“SURVIVING JACK” (7:30 p.m. Thursday, WFLD-Channel 32): Television needs another nostalgic family comedy with a “Wonder Years”-style voiceover like it needs another singing competition. But there’s an acerbic charm to Fox’s 1991-set sitcom that elevates it above similar newcomers “Growing Up Fisher” and “The Goldbergs.” Christopher Meloni (“Law & Order: SVU”) plays a better-looking, better-educated Al Bundy whose no-frills view of the world and unorthodox advice generate some genuine laughs. Connor Buckley (“Deception”) is the ideal foil as his soft-hearted teenage son. The period soundtrack, as EMF would say, is “Unbelievable.” Rating: ★★★
“SATURDAY NIGHT LIVE” (10:30 p.m. Saturday, WMAQ-Channel 5): Television’s Louis C.K. drought is about to come to an end. The revered comedian-actor-writer-director-producer does his second stint as host when “SNL” returns from hiatus. C.K. last helmed the sketch show in 2012, when he delivered a hilarious take on Abraham Lincoln and licked the flesh off Kate McKinnon’s face. That also was the last time his droll, self-titled comedy aired original episodes on FX. “Louie” is back for season four with a pair of new episodes May 5.
“HANNIBAL BURESS: LIVE FROM CHICAGO” (11 p.m. Saturday, Comedy Central): After years spent cutting his comedic teeth at Heartland Café, Weeds Tavern and Zanies, it’s only fitting that the West Side native came home to Chicago to tape his stand-up special at the Vic. The actor-writer’s hourlong routine zigzags from gags about pickle juice and timeshares to drugs and domestic violence. The latter is dangerous water for any comedian to navigate, but Buress’ unassuming, self-aware approach allows him to swim more than sink. We soon could be seeing even more of Buress, 31, on Comedy Central, where he has a small role in the bawdy new series “Broad City.” The cable network has picked up a pilot from the Whitney Young and Steinmetz High School alum. Rating: ★★★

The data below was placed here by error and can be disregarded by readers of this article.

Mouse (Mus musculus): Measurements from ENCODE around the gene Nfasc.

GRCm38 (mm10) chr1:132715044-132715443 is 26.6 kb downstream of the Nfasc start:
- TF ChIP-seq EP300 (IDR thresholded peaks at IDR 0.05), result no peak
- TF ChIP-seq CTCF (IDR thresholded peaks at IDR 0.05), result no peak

“MR. SELFRIDGE” (8 p.m. Sunday, WTTW-Channel 11): This poor man’s “Downton Abbey” about London’s retail king is even more bloated and boring in season two. It opens in 1914 as Harry Selfridge’s eponymous department store celebrates its fifth anniversary and the threat of World War I looms large. The personal and professional problems of the shop’s myriad employees feel tedious and redundant, but at least Jeremy Piven has toned down his bombastic performance in the titular role. Rating: ★★